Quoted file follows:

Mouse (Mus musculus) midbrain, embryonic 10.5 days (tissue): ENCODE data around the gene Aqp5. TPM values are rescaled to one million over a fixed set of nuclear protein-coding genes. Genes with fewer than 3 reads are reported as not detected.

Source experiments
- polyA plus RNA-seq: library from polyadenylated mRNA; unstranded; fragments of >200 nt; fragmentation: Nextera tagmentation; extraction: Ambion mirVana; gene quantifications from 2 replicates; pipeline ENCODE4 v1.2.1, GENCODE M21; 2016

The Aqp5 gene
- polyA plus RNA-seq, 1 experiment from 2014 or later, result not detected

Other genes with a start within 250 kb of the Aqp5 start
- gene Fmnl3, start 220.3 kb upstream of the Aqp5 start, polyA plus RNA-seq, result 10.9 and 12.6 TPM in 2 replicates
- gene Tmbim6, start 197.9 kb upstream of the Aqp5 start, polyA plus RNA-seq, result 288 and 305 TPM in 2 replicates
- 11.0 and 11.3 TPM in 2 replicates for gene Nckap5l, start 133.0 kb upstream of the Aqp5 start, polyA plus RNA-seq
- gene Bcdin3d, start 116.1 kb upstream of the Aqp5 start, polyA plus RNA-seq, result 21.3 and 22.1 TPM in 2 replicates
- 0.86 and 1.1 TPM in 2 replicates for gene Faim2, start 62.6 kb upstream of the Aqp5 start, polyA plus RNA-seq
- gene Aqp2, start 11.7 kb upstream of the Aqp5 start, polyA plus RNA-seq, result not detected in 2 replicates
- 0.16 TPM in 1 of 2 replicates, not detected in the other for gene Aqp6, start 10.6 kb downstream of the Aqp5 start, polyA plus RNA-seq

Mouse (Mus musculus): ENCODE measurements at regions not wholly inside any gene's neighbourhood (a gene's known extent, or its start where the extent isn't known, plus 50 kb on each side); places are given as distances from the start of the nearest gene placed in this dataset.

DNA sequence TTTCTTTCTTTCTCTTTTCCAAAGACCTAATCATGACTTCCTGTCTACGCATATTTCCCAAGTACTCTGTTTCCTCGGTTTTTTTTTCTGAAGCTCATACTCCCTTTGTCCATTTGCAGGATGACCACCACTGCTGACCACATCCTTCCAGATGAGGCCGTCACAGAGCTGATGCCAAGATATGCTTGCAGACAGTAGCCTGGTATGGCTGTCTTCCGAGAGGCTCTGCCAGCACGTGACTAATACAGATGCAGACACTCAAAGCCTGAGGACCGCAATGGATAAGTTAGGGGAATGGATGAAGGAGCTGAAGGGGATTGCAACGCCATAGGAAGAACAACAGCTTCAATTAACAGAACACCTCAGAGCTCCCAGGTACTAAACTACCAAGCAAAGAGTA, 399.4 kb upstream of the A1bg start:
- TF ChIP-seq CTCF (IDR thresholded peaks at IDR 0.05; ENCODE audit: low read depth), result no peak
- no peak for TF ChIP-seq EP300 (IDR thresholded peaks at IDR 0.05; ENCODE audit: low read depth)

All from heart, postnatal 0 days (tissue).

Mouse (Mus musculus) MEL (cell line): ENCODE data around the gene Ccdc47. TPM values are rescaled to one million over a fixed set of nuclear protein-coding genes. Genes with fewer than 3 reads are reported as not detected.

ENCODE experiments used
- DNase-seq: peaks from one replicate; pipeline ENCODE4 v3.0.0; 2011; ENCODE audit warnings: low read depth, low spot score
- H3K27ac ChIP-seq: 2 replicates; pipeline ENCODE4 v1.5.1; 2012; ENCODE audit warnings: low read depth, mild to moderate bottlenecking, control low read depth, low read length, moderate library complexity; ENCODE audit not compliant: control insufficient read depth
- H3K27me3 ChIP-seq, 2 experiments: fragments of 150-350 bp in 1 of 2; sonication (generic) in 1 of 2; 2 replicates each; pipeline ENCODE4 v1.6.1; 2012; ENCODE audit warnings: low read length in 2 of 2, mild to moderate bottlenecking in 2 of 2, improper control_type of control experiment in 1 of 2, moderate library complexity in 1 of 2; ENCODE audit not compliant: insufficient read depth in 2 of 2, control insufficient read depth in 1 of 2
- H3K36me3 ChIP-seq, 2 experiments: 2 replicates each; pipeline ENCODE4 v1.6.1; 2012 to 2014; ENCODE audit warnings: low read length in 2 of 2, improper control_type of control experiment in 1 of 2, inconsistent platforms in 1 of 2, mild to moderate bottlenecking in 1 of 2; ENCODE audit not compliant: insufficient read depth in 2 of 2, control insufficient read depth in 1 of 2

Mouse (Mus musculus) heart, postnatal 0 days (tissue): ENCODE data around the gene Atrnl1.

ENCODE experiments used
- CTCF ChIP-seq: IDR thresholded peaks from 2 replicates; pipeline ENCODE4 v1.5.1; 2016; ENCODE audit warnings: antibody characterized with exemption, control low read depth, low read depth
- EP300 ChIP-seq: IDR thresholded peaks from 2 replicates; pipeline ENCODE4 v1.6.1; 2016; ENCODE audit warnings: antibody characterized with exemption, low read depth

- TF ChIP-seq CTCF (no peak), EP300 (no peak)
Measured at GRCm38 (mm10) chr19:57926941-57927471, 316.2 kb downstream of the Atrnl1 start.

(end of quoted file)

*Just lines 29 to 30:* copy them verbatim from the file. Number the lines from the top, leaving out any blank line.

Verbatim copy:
- TF ChIP-seq CTCF (no peak), EP300 (no peak)
Measured at GRCm38 (mm10) chr19:57926941-57927471, 316.2 kb downstream of the Atrnl1 start.